5 Things I Learnt from 100 Days of Not Smoking
Reposted from the old blog, written on 8th January 2017. Happy to report that as of 25th November 2018, I’ve succeeded in not smoking for more than two years.
Today marks 100 days since I quit smoking, and while the basic tenet of not smoking is “Don’t fucking smoke!”, I think there were some surprises and/or revelations that I’d like to note down in case I get complacent down the line.
1. You don’t have control
In ten years of being a smoker, I must have told myself hundreds of times that I could cut down to just one or two cigarettes a day, that I could quit ‘whenever I want’ or even that once I quit, I could then maybe steal a few puffs from other people’s cigarettes and not really smoke again.
Nope, none of that worked. I’d always fall back into the habit. However much I love smoking (and that’s a lot), the Golden Rule is the Golden Rule for a reason:
Not another puff. No matter what.
I have a screenshot of this on my phone that I used to look at for the first month or so whenever my brain tried to convince me that maybe I could have one puff without worrying about it.
I don’t need to look at it anymore, but I still repeat it to myself whenever I see a cigarette and think, “That looks nice.”
2. Once an addict, always an addict
This is a corollary to the first one. My addict’s mantra is that since I don’t know where to stop, the only solution is not to begin.
While the cravings have now mostly gone away, and my brain chemistry does not factor nicotine into everything it does, I have to be aware of the fact that I’m always five minutes away from my next cigarette. Each and every cigarette I’m confronted with is tempting to a greater or lesser degree.
There were times in the past when I fooled myself into thinking that I was no longer an addict, but that is and will probably always be bullshit.
3. Quitting is not a golden ticket to health
This one’s fairly obvious to people who don’t smoke, but when I was smoking, I convinced myself that if only I could quit smoking, I’d start doing all the healthy things and, I dunno, run or something like that. That did not happen.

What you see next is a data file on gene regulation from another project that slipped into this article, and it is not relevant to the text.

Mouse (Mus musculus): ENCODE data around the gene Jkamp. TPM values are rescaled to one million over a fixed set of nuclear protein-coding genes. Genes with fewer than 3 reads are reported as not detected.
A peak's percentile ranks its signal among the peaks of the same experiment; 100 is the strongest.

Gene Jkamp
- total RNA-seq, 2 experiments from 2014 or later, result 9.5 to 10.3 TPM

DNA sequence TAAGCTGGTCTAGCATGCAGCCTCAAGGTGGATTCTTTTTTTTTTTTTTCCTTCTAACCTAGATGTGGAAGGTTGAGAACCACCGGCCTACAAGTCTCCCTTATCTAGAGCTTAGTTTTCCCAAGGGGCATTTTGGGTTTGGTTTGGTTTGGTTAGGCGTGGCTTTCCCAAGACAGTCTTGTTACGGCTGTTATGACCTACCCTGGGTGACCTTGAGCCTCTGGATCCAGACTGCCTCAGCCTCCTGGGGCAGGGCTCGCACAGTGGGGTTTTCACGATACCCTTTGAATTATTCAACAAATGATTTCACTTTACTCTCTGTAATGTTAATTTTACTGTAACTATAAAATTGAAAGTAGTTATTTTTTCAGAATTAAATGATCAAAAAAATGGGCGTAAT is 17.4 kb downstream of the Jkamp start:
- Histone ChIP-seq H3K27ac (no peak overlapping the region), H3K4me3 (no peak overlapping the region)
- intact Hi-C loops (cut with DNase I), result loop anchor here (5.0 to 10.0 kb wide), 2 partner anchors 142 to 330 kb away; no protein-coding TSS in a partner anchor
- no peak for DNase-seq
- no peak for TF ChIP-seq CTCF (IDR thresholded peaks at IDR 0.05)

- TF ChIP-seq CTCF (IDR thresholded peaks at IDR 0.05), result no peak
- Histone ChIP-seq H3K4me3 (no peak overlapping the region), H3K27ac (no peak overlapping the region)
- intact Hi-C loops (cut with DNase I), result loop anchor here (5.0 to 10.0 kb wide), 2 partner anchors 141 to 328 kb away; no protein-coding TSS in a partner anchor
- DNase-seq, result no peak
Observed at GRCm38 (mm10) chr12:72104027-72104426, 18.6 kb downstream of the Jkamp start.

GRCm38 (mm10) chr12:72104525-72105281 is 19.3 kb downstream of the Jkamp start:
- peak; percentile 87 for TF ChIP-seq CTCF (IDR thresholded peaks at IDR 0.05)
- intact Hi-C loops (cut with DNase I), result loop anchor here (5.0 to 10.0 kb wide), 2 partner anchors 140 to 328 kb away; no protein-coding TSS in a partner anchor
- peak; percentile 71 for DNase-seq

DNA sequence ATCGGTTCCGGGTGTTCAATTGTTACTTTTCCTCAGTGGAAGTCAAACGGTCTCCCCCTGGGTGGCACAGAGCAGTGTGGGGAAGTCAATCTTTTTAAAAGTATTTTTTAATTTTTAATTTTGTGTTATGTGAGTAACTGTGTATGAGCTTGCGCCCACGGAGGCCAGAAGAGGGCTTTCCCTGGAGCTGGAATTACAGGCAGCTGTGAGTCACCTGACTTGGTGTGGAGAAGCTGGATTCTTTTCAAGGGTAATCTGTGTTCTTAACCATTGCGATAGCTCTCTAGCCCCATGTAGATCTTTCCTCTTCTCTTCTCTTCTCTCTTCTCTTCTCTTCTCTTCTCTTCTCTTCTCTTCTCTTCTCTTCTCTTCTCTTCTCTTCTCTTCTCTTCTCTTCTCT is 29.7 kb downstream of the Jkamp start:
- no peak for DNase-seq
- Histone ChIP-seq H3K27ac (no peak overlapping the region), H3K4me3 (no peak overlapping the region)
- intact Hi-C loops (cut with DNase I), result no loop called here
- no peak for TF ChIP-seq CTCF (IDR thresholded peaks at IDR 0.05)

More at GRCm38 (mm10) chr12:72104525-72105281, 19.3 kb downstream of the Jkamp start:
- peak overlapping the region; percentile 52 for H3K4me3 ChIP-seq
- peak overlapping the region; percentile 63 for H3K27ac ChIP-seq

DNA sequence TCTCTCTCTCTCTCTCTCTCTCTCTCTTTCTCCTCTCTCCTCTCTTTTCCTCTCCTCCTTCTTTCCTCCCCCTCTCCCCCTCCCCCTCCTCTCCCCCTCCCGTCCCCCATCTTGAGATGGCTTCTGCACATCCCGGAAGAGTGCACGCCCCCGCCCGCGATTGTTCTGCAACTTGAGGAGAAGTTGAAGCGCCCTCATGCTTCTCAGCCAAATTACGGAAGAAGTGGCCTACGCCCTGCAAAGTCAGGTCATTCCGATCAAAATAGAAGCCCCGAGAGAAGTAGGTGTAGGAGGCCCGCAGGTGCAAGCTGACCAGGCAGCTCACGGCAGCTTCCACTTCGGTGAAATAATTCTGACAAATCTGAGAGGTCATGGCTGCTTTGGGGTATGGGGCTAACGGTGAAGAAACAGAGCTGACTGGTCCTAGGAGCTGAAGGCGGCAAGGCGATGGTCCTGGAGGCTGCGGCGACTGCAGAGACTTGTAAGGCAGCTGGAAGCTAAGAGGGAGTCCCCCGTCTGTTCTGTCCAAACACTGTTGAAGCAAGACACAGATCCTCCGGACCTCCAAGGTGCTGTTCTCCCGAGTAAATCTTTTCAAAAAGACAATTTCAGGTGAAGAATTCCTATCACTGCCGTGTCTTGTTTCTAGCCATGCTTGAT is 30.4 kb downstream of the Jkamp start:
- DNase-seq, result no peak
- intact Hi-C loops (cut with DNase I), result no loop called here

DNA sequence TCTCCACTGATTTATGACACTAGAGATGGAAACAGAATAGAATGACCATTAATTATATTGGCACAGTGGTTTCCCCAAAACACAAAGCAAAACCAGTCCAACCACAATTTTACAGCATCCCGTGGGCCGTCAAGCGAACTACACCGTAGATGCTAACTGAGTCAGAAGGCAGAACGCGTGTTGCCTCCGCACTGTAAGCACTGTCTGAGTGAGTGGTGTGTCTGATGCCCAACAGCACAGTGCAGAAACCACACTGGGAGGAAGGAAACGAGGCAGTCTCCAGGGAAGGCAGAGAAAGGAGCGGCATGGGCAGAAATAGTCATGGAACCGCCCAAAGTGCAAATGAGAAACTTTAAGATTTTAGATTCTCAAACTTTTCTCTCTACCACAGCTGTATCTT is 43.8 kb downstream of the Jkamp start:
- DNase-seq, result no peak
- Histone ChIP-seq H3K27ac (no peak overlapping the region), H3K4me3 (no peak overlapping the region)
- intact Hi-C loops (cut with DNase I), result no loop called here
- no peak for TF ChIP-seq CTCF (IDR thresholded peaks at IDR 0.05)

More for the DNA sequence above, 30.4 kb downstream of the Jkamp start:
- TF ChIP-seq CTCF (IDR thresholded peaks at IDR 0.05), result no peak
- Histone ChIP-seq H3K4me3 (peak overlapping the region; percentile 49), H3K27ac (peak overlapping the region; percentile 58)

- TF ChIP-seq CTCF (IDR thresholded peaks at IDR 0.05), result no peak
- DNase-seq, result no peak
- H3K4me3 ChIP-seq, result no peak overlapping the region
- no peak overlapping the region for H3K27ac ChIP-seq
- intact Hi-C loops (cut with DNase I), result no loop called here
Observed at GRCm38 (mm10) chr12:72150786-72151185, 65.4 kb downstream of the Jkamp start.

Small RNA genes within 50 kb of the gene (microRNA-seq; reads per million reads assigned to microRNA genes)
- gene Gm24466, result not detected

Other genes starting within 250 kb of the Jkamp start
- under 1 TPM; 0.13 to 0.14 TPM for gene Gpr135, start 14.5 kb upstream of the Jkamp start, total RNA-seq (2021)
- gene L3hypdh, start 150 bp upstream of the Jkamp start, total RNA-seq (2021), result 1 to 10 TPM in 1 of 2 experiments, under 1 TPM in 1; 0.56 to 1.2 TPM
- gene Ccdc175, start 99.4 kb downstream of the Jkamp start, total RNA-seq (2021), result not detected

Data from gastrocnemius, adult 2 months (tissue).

Also, there was this constriction I used to feel in my chest when I woke up in the morning that I’d always assumed was because of my smoking. Turns out I’d just been sleeping wrong for fucking years.
4. Not being a smoker is nice
While I have not miraculously turned into a model of health since I quit smoking, it is, generally, nice to not be a smoker. I can taste better, there isn’t the physical drag of diminished lung capacity, and my mind isn’t constantly wandering to when I’ll next get a chance to smoke.
The worst thing about being a smoker, for me, was being under the invisible hold of something that literally turned my brain against me - a passenger that would make me want to do something to myself that was so bad for me. It’s nice not to feel like that every single day.
5. The feelings, all the feelings
Theoretically, I knew that smoking numbs your reactions to things that happen to you. Since I quit, I’ve just felt more. (And not just as a consequence of withdrawal - this is afterwards.) This is not, to be sure, a good or bad thing. It’s mostly like the return of taste - there are a lot more flavours to emotions that I can now experience.
It was difficult for a while, but you get used to it, your brain gets more able to manage it, and then it starts feeling normal. You should know - I’m sure most people reading this aren’t gibbering wrecks just because they don’t smoke. It’s fine.
This isn’t a full point by itself, but I’ve become a lot more sensitive to the physical effects of coffee since I stopped smoking, and that sucks, because now I can only drink it a couple of times a week.
And I like coffee, dammit.